When we reviewed this album three years ago, this track was noted as among the strongest.  We called it “vivid and real, with lyrical imagery that would make Jeannie C. Riley proud.”   One of the few great McEntire performances this century, it’s especially impressive that Clark’s own reading on her debut album is even better than McEntire’s reading of this dark and dreary divorce number.

Gretchen Wilson Right on Time

“Get Outta My Yard”

written by Brandy Clark, Shane McAnally, and Kacey Musgraves

from the Gretchen Wilson album, Right on Time

Wilson’s latest album opens with this cut.  It practically screams for a more aggressive performance, the latest reminder what Wilson’s outlaw image never really shows up at the mic.  If Lambert’s looking for another rave-up, she might want to anchor her next set with this one.

Kacey-Musgraves-Same-Trailer-Different-Park

“It is What it is”

written by Brandy Clark, Luke Laird, and Kacey Musgraves

from the Kacey Musgraves album, Same Trailer Different Park

The late night phone call concept has been done well before, but never quite this emotion-free.  She doesn’t need him now and isn’t likely to hate herself in the morning for loving him tonight.  “Maybe I love you,” she wonders, or “maybe I’m just kinda bored.”   This is the best track on Musgraves’ album that hasn’t been flagged as a single yet.

Pam-Tillis-Lorrie-Morgan-2013-Cover

“Last Night’s Make Up”

written by Brandy Clark, Jessie Jo Dillon, and Shane McAnally

from the Lorrie Morgan and Pam Tillis album, Dos Divas

You know that a writer is capturing universal truth when a song can be as convincing by a voice weathered by time as it would be if sung by someone as young as the writer herself.  This tale of morning after regret is one of Morgan’s finest moments, on par with her signature ballads from the nineties.

Darius Rucker True Believer

“Love Without You” (featuring Sheryl Cr0w)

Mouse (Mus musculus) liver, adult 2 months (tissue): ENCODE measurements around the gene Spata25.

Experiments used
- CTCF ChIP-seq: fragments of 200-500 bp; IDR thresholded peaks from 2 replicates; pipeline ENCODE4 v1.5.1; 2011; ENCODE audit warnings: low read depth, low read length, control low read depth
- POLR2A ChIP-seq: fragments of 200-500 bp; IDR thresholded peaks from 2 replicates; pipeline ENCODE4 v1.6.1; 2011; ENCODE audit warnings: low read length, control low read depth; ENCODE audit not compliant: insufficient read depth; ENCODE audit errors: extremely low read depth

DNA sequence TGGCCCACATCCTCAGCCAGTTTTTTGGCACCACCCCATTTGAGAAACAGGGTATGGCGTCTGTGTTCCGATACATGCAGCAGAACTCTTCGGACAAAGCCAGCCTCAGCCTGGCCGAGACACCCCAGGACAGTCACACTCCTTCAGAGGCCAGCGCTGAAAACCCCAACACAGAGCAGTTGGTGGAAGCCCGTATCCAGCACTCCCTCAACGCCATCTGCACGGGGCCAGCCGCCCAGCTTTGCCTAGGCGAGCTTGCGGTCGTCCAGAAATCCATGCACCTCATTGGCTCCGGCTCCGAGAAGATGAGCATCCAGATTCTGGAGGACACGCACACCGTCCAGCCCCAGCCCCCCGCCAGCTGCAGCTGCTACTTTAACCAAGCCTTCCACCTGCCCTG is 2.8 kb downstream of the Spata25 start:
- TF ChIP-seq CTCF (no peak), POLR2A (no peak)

written by Brandy Clark and Shane McAnally

from the Darius Rucker album, True Believers

The Crow backing vocal is easy to miss until she starts singing some of the lines in the end, but Rucker hasn’t had his own talent showcased this well too often, so it helps that she stays out of the way for most of the track.  The subtlety of the lyric and the quiet production allow him to shine as an interpreter.

Guy Penrod Breathe Deep

“The Maker of Them All”

written by Brandy Clark and Billy Montana

from the Guy Penrod album, Breathe Deep

A stunning and uplifting celebration of how all of us are creations of God, using sharp contrasts to make the point of how many diverse and seemingly contradictory things are part of a greater plan designed by one maker.  “The hands that have to fight.  The hands that pray for peace at night. The Lord is the maker of them all.”

Jill King Rain on Fire

“Something Worth Stealing”

written by Brandy Clark and Jill King

from the Jill King album, Rain on Fire

“There’s love,” King sings, “and then there’s runaway desire.”   There are a lot of songs about the actual cheating, but they usually document the heat of the moment.  This indiscretion is coldly calculated, no matter how hot the flames of passion underlying it might be.

David Nail the sound of a million dreams

“That’s How I’ll Remember You”

written by Brandy Clark, Shane McAnally, and Madeleine Slate

from the David Nail album, The Sound of a Million Dreams

“Summertime in Brooklyn, mustard on your lip. I knew I loved you by the bottom of the fifth.”   Not too many country songs capture moments that perfectly detailed, and this has got to be the only one where the moment takes place at a Brooklyn Cyclones game.

Ashton Shepherd Where Country Grows

“Tryin’ to Go to Church”

written by Brandy Clark, Shane McAnally, and Ashton Shepherd

from the Ashton Shepherd album, Where Country Grows

One of the most charming tracks from Shepherd’s second set, she rattles off the reasons she can’t quite make it to church in her exaggerated twang.  My personal favorite: “Here comes that husband-stealin’ heifer and I reckon I’m gonna have to fight.”

Buffy Lawson I'm Leaving You For Me

“Waitin’ on a Train”

written by Brandy Clark, Jessie Jo Dillon, and Shane McAnally

from the Buffy Lawson album, I’m Leaving You For Me

The debut solo album from former Bomshel Buffy Lawson features this gem that compares waiting for a man to love her in return to “standing in an airport, waiting on a train.”

Trent Jeffcoat When I Find Me That Mountain

“When I Find Me That Mountain”

written by Brandy Clark and Trent Jeffcoat

from the Trent Jeffcoat album, When I Find Me That Mountain

Clark doesn’t engage her faith much on her debut album, but if this and “The Maker of Them All” are any indication, she’s got a great country gospel album waiting inside of her.